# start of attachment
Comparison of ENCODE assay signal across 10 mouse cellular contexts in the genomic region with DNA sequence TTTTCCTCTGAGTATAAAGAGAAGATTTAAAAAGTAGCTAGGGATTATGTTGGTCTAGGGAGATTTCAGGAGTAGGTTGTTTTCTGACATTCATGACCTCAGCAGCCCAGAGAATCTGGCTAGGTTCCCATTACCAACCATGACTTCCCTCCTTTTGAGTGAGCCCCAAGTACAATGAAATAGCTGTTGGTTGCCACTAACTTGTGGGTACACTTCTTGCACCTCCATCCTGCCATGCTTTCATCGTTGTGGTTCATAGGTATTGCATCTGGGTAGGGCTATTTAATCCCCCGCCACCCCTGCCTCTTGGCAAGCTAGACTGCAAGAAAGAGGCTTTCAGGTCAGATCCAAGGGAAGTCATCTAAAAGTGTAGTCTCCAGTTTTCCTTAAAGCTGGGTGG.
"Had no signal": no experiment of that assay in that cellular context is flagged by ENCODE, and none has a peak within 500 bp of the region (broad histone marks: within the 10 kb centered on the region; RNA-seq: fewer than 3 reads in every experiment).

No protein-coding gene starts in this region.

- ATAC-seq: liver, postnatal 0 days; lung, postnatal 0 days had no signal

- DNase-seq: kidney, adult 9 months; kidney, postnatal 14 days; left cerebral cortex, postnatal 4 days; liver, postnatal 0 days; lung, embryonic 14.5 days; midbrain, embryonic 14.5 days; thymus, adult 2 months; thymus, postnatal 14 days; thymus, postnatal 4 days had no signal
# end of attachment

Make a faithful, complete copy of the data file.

Comparison of ENCODE assay signal across 10 mouse cellular contexts in the genomic region with DNA sequence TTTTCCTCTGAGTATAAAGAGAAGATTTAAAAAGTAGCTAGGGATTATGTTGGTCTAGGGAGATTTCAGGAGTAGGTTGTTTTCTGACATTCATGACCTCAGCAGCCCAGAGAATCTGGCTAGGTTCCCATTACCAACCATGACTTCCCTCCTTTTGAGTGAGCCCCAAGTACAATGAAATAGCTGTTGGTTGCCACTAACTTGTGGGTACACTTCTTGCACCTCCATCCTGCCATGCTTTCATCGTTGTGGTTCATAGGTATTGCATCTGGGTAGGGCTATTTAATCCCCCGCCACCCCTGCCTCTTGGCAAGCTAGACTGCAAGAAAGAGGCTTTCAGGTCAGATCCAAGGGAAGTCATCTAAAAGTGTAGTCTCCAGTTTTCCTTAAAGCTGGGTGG.
"Had no signal": no experiment of that assay in that cellular context is flagged by ENCODE, and none has a peak within 500 bp of the region (broad histone marks: within the 10 kb centered on the region; RNA-seq: fewer than 3 reads in every experiment).

No protein-coding gene starts in this region.

- ATAC-seq: liver, postnatal 0 days; lung, postnatal 0 days had no signal

- DNase-seq: kidney, adult 9 months; kidney, postnatal 14 days; left cerebral cortex, postnatal 4 days; liver, postnatal 0 days; lung, embryonic 14.5 days; midbrain, embryonic 14.5 days; thymus, adult 2 months; thymus, postnatal 14 days; thymus, postnatal 4 days had no signal